Posts Tagged ‘chromosome’

A Short Discourse On Down Syndrome

October 12th, 2022

All cells in your body contain genes, which are made up of DNA, the molecule that holds the instructions for how your body grows, works and looks. Genes are contained in tiny, spaghetti-like structures called chromosomes inside the cell’s nucleus. Typically, there are 46 chromosomes in each cell, 23 that are passed on from your mother and 23 from your father.

A baby born with Down syndrome has an extra copy of a specific chromosome: chromosome 21. This extra genetic material can impact how the brain and body mature and leads to varying degrees of intellectual and developmental disability.

Children with Down syndrome can learn and develop skills, but reach goals at a different pace than most kids.

The extra chromosome also puts the baby at increased risk for certain health conditions, including heart defects, hearing loss, vision problems, seizures, sleep disorders, infections and thyroid problems, typically hypothyroidism (underactive thyroid).

People with Down syndrome often have distinctive physical features. These include a flattened face with a flat nose, almond-shaped eyes that slant upward, tiny white spots on the iris (colored part of the eye), poor muscle tone or loose joints, small stature, short neck, small hands and feet, small ears, and a single line across the palms of the hands (called a palmar crease).

People with Down syndrome typically have some degree of developmental disability, but it’s generally mild to moderate. They may be slow to reach developmental milestones such as crawling, walking and talking. Mental and social delays may result in impulsive behavior, poor judgment, short attention spans and slow learning.

The syndrome is named for English physician John Langdon Down, who published an accurate description of a person with the ailment and originally classified it in the 1860s. In 1959, French physician Jérôme Lejeune identified Down syndrome as a chromosomal condition.

Each year, about 6,000 babies in the United States are born with the condition. That works out to about one in every 700 babies (less than 1 percent). More than 400,000 people are living with Down syndrome in the US today. It’s the most common chromosomal condition diagnosed in the country.

There are three types of Down syndrome:

Trisomy 21 is the most common, affecting about 95 percent of people with Down syndrome. With trisomy 21, each cell in the body has an extra copy of chromosome 21.
Translocation Down syndrome affects about 3 percent of people with the syndrome. In this case, an extra part or entire extra chromosome 21 is present, but it’s attached to — or “translocated” — to a different chromosome, often chromosome 14.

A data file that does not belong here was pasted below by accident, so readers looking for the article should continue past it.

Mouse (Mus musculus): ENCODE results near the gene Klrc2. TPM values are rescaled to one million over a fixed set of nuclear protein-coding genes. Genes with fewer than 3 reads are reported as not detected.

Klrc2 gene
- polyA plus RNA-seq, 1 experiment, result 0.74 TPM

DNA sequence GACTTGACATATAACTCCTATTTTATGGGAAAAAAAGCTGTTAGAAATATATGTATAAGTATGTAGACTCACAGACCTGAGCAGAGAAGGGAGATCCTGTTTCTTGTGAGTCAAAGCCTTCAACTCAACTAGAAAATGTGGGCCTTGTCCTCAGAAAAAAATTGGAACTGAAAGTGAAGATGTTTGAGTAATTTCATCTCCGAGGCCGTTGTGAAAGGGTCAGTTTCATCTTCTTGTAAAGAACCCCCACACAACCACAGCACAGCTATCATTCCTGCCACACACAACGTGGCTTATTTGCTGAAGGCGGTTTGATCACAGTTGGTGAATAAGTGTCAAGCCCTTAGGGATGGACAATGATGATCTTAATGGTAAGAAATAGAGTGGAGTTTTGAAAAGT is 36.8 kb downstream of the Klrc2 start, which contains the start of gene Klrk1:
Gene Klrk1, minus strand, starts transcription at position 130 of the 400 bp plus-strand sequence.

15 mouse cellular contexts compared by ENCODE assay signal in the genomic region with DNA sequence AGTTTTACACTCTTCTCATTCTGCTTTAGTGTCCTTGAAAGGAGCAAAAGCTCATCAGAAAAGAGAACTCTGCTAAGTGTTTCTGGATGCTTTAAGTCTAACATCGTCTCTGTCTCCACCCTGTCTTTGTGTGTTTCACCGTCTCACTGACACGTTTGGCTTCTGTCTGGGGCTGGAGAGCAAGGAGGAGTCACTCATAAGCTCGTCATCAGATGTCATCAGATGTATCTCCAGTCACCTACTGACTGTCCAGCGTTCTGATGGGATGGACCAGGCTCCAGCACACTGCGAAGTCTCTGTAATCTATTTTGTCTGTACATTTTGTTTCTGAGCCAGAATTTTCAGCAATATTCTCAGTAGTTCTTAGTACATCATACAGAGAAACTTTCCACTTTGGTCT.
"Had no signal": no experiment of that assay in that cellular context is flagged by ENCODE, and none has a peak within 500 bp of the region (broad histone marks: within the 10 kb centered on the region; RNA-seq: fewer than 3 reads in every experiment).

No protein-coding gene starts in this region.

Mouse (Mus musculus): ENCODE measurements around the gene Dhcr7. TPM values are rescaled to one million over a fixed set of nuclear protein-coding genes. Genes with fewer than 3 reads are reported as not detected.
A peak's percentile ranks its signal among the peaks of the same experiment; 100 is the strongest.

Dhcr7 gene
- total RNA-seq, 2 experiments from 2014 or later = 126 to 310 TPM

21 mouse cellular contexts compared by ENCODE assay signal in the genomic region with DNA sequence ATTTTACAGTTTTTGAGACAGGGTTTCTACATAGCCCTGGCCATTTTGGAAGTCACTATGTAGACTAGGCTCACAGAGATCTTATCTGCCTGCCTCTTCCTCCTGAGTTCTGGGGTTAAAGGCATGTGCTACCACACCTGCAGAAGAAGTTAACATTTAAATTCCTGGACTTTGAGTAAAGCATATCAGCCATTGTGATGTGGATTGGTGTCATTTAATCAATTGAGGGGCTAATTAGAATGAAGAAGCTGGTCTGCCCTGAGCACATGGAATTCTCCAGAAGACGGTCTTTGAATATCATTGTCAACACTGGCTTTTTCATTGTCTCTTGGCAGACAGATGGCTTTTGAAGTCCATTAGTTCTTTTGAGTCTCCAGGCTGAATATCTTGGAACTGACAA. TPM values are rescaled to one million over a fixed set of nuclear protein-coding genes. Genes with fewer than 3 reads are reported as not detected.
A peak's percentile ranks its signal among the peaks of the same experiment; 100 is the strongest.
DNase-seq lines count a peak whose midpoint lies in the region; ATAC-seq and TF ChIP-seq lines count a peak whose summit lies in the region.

Mosaic Down syndrome is rare, occurring in only about 1 percent of cases. “Mosaic” means “mixture” or “combination.” With mosaic Down syndrome, some of the body’s cells have three copies of chromosome 21 and others have the typical two copies.

Researchers believe that many factors contribute to the development of Down syndrome but don’t know exactly how it occurs. They do know that the risk of having a baby with Down syndrome increases with the age of the expectant mother – especially 35 or older. The risk is also higher if the mother previously had a baby with Down syndrome.

Health care providers typically offer testing for Down syndrome as part of routine prenatal care. There are two types of tests: screening and diagnostic. Screening tests, which include blood tests and ultrasound, can help determine a baby’s risk for Down syndrome.

Physicians can confirm a diagnosis of Down syndrome using a karyotype, a lab-produced image of chromosomes created from a blood sample.

If the screening tests show the baby is at high risk, the parent may decide to undergo diagnostic testing, which can confirm Down syndrome is present. Diagnostic tests involve taking a sample of the baby’s blood, amniotic fluid or tissue for testing. However, with diagnostic testing — which includes chorionic villus sampling (CVS), amniocentesis and percutaneous umbilical blood sampling (PUBS) — there is some risk of miscarriage, fetal injury and preterm labor.

The doctor can also diagnose Down syndrome after birth based on the physical signs of the ailment. The doctor will also take a blood sample and send it to a lab for a chromosomal analysis called a karyotype to confirm the diagnosis.

There is no treatment for Down syndrome. Experts recommend early intervention with specialized services to help the child maximize potential and have the best outcome. These services include an Individualized Education Program (IEP), which addresses the child’s special needs in school, and physical, occupational, speech and behavioral therapy.

Children with Down syndrome can learn and develop skills; they just reach goals at a different pace than typical kids. With ongoing therapy and support, most people with Down syndrome can attend school, work and become active members of their community.

Let’s celebrate them during this National Down Syndrome Awareness Month.

Patti DiPanfilo
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